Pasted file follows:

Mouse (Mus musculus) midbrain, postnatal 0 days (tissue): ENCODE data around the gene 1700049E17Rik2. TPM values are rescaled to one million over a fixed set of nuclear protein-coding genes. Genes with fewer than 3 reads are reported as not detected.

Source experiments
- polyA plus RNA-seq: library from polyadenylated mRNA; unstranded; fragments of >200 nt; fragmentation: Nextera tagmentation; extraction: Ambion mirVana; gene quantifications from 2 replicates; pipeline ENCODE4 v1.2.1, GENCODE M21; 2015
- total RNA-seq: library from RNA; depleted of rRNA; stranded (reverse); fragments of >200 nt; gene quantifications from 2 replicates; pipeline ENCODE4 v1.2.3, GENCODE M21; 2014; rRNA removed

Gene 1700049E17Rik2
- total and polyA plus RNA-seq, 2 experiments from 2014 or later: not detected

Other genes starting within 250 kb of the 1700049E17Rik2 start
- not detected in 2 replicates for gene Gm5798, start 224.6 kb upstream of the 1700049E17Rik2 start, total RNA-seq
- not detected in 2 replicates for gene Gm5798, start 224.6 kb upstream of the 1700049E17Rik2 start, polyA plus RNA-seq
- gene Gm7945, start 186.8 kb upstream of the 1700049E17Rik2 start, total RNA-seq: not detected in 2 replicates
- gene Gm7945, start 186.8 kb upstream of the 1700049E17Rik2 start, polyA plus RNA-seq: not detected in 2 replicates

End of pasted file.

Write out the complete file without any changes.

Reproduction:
Mouse (Mus musculus) midbrain, postnatal 0 days (tissue): ENCODE data around the gene 1700049E17Rik2. TPM values are rescaled to one million over a fixed set of nuclear protein-coding genes. Genes with fewer than 3 reads are reported as not detected.

Source experiments
- polyA plus RNA-seq: library from polyadenylated mRNA; unstranded; fragments of >200 nt; fragmentation: Nextera tagmentation; extraction: Ambion mirVana; gene quantifications from 2 replicates; pipeline ENCODE4 v1.2.1, GENCODE M21; 2015
- total RNA-seq: library from RNA; depleted of rRNA; stranded (reverse); fragments of >200 nt; gene quantifications from 2 replicates; pipeline ENCODE4 v1.2.3, GENCODE M21; 2014; rRNA removed

Gene 1700049E17Rik2
- total and polyA plus RNA-seq, 2 experiments from 2014 or later: not detected

Other genes starting within 250 kb of the 1700049E17Rik2 start
- not detected in 2 replicates for gene Gm5798, start 224.6 kb upstream of the 1700049E17Rik2 start, total RNA-seq
- not detected in 2 replicates for gene Gm5798, start 224.6 kb upstream of the 1700049E17Rik2 start, polyA plus RNA-seq
- gene Gm7945, start 186.8 kb upstream of the 1700049E17Rik2 start, total RNA-seq: not detected in 2 replicates
- gene Gm7945, start 186.8 kb upstream of the 1700049E17Rik2 start, polyA plus RNA-seq: not detected in 2 replicates